4 Tips for Talking Mom to Non-Mom

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“Do you have children?” The question often comes up as an icebreaker when meeting someone for the first time. When the answer is no, there is usually a meaningful pause while everyone tries to figure out what to do next.

Oops, The mother may think I wonder why not? But I know I shouldn’t ask her. What do I do now? Depending on their personal situation, non-moms may feel defensive, discouraged, or hurt.

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Here are some tips for moms to try and reframe the conversation.

1. Let go of your bingos.

Many parents seem to have a stockpile of answers when they meet someone who doesn’t have children. In fact, these comments are so predictable that non-moms often brace themselves for what’s to come, even shouting “bingo” out loud.

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Here are some typical responses that can evoke a “bingo”:

“But you would be such a great mom!”

“You will change your mind.”

“You will never know true love until you look your child in the eyes.”

“Who cares for you in old age?”

“It’s the most important job in the world.”

“You’re not a real woman if you don’t give birth.”

The difficult thing about all these comments is the underlying assumption that a way of being ieHaving children is both the right path and accessible to all. Neither is true, and what appears to be pressure on one’s position leads to a maddening shift in interpersonal dynamics, even (often especially) between friends and family members.

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Fortunately, most people are less confrontational and judgmental. Open minds are curious and accepting. Interested voices have a soft tone.

2. Be considerate of the reactions of others.

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Make a habit of noticing how someone expresses themselves about not having children. People often signal their feelings nonverbally. If you notice subtle cues, like sighs or downcast eyes, you can regroup and respond in a more thoughtful manner. Before proceeding, take a breath and trust your gut.

Possible answers:

“It’s a personal question, isn’t it? Let’s talk about something other than kid stuff.”

“I imagine you sometimes hear insensitive comments about how important people think having children is. Tell us some of the most challenging ones?”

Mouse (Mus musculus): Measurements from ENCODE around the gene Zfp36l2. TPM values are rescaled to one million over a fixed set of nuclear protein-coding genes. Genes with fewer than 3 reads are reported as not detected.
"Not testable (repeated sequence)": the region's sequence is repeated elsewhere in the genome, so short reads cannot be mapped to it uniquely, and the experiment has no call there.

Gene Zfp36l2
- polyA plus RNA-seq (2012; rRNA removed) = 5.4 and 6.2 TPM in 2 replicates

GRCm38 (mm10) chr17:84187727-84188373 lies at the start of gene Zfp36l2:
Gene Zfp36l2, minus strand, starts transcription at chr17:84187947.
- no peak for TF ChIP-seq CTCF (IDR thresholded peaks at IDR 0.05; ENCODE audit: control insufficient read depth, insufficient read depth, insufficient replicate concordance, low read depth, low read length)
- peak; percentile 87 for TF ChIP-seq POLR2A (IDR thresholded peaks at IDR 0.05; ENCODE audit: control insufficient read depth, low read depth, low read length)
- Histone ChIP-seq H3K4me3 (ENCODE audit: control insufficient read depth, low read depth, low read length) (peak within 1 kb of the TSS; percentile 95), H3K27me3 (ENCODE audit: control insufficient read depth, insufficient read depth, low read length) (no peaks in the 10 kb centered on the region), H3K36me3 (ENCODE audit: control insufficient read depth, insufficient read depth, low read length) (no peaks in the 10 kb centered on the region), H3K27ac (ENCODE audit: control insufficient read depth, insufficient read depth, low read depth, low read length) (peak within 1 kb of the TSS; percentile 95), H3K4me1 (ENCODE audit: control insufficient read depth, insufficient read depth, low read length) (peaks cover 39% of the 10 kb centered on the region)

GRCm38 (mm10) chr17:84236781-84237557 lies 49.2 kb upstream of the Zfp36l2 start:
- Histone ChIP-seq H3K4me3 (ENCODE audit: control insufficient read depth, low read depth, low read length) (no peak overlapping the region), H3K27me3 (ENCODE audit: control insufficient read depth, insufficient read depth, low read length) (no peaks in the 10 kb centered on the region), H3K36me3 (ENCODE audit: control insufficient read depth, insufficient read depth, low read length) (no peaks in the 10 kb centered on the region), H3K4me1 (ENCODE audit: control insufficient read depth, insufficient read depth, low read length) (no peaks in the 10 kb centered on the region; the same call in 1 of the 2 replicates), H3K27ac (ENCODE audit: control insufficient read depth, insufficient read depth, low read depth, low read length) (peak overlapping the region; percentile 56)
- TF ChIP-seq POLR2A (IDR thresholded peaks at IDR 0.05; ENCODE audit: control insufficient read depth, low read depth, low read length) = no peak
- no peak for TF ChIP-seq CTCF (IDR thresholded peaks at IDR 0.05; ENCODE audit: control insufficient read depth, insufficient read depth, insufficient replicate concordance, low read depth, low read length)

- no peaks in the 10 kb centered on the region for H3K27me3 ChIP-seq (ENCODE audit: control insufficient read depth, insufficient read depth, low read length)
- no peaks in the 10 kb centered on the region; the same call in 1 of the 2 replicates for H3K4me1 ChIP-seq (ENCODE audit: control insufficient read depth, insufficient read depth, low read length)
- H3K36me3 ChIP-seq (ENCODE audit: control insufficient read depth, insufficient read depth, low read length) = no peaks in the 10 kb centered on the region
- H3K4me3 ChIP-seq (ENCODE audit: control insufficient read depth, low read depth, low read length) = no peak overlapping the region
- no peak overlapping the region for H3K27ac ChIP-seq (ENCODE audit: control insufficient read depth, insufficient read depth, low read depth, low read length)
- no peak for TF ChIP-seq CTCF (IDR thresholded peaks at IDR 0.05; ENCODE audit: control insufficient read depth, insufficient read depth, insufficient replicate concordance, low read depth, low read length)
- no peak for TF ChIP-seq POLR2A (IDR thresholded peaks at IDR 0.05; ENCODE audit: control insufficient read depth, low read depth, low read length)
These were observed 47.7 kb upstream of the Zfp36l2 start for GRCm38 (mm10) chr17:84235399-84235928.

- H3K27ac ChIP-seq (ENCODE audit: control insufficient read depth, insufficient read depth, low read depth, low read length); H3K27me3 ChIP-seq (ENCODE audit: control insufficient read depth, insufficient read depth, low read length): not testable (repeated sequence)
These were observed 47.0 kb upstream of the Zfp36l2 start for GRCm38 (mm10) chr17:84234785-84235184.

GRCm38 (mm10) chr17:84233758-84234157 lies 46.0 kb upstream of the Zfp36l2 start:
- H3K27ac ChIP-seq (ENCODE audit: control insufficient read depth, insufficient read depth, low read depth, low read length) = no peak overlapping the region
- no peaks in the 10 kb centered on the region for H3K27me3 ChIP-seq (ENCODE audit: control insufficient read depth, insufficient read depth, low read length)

3. Own your experience; be open to theirs.

You don’t have to delete all references to descendants. They play a big part in most parents’ lives, and we know it. See if you can find a middle ground.

Possible answers:

“I love being a mom, but I worry about how I’ll feel when the kids leave the house. Tell me what occupies your time and attention these days so I can see life differently.”

“Raising children was hard, but it was worth it for me. What matters to you?”

“My cousin is under a lot of pressure to have children and I want her to know that I am a source of support. Do you have any suggestions as to how I might do this tactfully?”

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4. Be aware of your airtime.

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Talking about your children is natural, but with a non-mum, the conversation can easily become one-sided. Here are some answers that can balance the conversation and lead to learning more about them.

“Tell me more about you.”

“I promise I won’t show you every kid picture I have. Here are three of my favorites that will give you a sense of who they are. Then I want to hear from you.”

‘Look at me – I’m talking about all my grandchildren again. I haven’t heard what’s new with you. Please update me.”

Here are some dos and don’ts to keep in mind.


Ask if it’s okay to ask questions about not having them.

Notice the responses to your questions.

Express your curiosity respectfully.

Be careful not to monopolize the conversation.

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Offer condolences, suggestions, or solutions if not asked.

Pity, spoil or try to comfort.

Make judgments about their situation or make assumptions about it.

If you intend to ask the child an ice-breaking question, can you substitute another, less personal question? There’s a good chance that if the other person has children and there are no extenuating circumstances, they’ll soon bring them up unasked anyway. And if you later discover that someone has no children, you can decide how, if at all, to approach the issue. Your options remain open.

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Even if you think having children is for the best, your beliefs will likely only serve to frustrate or hurt those who wanted them and bolster the defenses of those who didn’t. Nothing you say is likely to change their reality anyway.

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